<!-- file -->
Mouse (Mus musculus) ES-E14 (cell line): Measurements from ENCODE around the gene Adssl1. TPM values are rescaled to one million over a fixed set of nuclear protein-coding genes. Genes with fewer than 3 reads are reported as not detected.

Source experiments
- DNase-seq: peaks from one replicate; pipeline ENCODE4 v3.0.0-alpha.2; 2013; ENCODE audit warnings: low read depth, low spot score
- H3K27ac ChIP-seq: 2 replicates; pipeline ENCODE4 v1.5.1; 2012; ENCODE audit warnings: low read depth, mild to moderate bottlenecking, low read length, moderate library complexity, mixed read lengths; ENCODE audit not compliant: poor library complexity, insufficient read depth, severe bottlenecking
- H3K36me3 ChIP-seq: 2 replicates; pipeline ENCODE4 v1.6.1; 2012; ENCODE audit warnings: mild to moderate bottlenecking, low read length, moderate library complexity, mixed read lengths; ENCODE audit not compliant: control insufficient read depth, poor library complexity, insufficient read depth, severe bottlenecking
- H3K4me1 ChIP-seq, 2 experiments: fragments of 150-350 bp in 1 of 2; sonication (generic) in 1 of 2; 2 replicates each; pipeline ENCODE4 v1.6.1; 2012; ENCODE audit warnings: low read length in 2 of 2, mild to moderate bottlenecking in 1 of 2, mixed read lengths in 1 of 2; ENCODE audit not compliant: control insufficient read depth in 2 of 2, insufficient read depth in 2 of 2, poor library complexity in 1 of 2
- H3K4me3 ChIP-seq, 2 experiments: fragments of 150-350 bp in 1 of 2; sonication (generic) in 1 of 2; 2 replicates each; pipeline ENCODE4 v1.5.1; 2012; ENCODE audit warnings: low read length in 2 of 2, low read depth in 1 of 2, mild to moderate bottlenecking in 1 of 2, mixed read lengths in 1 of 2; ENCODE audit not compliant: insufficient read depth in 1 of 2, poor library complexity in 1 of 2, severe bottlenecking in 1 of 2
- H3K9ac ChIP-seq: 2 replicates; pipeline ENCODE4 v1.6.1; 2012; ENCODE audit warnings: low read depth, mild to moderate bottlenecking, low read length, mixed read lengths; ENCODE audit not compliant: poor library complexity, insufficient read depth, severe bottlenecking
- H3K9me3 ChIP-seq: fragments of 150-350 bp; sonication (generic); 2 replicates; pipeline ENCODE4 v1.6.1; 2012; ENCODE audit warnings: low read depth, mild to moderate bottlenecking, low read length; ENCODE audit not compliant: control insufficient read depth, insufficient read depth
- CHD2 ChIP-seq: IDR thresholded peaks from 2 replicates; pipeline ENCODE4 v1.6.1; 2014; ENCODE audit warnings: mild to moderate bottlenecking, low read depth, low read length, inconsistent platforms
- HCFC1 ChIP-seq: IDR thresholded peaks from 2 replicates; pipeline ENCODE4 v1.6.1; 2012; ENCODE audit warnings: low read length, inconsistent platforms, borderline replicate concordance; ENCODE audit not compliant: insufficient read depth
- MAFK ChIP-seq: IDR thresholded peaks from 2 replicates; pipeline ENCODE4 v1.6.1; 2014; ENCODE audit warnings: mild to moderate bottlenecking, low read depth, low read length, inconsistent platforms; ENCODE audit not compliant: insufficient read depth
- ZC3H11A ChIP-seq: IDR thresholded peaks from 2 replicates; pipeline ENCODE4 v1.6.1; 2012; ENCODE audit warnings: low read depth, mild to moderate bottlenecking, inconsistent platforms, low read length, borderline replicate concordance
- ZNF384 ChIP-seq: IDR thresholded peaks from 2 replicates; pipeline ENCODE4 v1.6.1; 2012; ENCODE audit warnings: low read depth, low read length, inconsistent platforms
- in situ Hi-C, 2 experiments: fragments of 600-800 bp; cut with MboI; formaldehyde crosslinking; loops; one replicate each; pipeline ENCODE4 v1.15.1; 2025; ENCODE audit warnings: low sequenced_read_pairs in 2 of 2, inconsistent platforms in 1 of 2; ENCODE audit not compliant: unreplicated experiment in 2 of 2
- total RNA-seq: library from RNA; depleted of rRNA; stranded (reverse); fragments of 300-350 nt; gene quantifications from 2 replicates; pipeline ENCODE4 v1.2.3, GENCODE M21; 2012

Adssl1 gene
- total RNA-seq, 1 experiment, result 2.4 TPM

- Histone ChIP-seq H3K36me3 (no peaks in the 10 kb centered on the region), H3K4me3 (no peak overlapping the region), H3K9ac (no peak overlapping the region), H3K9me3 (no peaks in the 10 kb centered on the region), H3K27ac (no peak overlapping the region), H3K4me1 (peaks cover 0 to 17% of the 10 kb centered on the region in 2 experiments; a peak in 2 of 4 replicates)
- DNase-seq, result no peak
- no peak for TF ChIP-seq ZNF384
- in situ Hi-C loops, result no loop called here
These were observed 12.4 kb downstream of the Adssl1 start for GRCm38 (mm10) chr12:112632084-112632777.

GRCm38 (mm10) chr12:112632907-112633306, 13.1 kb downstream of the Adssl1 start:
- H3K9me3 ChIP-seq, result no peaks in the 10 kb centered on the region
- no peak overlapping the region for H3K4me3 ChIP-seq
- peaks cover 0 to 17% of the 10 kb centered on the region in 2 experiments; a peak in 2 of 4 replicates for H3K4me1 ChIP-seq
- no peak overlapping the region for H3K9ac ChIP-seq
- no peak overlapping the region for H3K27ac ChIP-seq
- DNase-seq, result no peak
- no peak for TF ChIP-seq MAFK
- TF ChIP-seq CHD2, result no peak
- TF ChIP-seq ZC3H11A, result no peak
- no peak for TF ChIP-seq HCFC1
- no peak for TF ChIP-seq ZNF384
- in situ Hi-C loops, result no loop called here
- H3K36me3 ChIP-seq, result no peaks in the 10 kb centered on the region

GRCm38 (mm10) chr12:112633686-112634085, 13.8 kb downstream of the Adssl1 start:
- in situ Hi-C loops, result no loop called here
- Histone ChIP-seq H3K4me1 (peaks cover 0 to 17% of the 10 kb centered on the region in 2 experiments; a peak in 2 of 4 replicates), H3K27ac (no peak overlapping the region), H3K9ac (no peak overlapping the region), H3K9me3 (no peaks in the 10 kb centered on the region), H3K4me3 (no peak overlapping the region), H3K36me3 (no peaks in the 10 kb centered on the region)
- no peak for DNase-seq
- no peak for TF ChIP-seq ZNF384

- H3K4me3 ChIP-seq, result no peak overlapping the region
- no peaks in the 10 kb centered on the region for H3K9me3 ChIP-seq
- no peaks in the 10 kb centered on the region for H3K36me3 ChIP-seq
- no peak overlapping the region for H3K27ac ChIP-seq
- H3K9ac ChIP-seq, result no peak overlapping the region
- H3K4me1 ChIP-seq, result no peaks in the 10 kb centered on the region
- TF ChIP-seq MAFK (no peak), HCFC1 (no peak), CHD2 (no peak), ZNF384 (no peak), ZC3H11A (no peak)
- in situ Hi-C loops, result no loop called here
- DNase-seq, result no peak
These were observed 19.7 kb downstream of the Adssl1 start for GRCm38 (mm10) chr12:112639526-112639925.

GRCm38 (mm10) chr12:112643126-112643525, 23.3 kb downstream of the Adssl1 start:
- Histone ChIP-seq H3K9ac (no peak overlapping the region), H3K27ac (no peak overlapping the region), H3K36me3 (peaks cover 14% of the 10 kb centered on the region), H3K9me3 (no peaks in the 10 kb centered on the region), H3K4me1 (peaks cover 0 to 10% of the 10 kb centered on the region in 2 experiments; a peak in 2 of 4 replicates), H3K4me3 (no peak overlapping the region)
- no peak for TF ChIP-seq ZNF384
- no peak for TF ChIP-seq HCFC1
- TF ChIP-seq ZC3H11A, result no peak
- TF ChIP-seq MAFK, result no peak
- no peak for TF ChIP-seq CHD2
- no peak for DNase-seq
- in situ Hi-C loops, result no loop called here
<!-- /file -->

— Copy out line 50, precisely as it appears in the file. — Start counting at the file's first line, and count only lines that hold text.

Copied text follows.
- in situ Hi-C loops, result no loop called here